S3 encrypted upload script, v2 (Python)

· by Steve · Read in about 3 min · (480 Words)

Ok, so I discovered a number of shortcomings in my recent attempt to sync a folder in one direction to Amazon S3 using encryption, the most important of which was that it wouldn’t resume a failed transfer efficiently, which in the case of large transfers wasn’t at all ideal (as I learned to be own cost - damn my 256k upload speed).

So, this is attempt number 2. I decided to completely rewrite the script in Python instead to give me some more flexibility, coupled with the availability of Boto, a nice Python library for accessing all the Amazon Web Services. Rather than rely on just local information, or even date/time stamps, I decided to use hashes to track whether files were different. Amazon already stores the MD5 of the file you upload to them and makes that available without downloading the file, but that’s no use when you encrypt your files before uploading them, because the MD5 is of the encrypted contents rather then the original; so unless you keep the encrypted copies around too, or encrypt the local files again every time just to check the match (expensive if you’re dealing with large files) you won’t be able to compare them - I think this is the reason why ‘s3cmd sync’ currently doesn’t support encryption.

So, I decided to use S3’s ability to store custom metadata in keys, and stored the MD5 hash of the original file against the encrypted contents that I uploaded. That way, I can check the hashes against each other pretty quickly without having to re-encrypt the local files. If the hashes are different, I encrypt and upload. This approach trades a bit of preprocessing against avoiding uploads, so it’s likely to be more efficient on small groups of very large files rather than lots of small files - that’s how I use S3 for my backups of course. It also means I don’t have to worry about timestamp variations, it’s the content of the file that is the driver of whether it’s uploaded or not.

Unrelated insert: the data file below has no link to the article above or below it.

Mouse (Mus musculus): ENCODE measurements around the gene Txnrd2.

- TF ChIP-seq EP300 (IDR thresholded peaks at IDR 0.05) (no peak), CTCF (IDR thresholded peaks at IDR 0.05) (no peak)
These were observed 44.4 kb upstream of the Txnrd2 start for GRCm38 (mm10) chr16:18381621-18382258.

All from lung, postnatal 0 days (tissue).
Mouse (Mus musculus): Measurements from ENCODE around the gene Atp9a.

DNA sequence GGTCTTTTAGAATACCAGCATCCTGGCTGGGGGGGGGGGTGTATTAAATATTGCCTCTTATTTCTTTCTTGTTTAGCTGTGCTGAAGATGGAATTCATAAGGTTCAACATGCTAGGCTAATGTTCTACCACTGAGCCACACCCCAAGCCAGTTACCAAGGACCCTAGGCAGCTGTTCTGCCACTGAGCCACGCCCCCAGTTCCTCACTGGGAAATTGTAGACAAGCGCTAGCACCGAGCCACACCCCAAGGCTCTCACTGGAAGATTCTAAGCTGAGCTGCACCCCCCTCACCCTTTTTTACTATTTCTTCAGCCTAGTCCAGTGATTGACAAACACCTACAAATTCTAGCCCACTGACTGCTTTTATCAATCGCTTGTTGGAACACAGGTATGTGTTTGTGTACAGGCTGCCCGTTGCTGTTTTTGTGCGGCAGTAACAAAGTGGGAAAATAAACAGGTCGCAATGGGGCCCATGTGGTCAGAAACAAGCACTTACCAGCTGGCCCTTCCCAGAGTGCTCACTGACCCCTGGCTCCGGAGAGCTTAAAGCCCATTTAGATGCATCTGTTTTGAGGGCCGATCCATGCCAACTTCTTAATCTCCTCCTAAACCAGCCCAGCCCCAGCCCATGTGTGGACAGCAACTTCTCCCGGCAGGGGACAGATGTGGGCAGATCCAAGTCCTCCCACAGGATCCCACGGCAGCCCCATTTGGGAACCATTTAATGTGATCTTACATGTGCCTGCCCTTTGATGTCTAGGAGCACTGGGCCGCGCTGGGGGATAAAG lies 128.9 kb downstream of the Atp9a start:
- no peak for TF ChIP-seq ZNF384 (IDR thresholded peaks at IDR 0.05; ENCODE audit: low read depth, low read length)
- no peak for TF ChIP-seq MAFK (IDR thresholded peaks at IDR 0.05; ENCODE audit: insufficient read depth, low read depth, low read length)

So, here’s the new version. It’s a bit more powerful than the last one - I’m calling gpg myself now so you have the choice between encrypting using public keys (more secure, and the default), or using symmetric encryption with a passphrase. You need to install Boto before you can run it, and it depends on Python 2.5 with hashlib installed. I’ve run it on both Linux and the Mac, it should work on Windows too provided you take the trouble to set up Python and GnuPG, but I haven’t tried; my Linux (apt) and OS X (macports) setups make these things quicker so being short of time I just went with that. Here’s the usage from -help:

Once again, no warranty is given, MIT license. If you see that I’ve done anything dumb, let me know 😀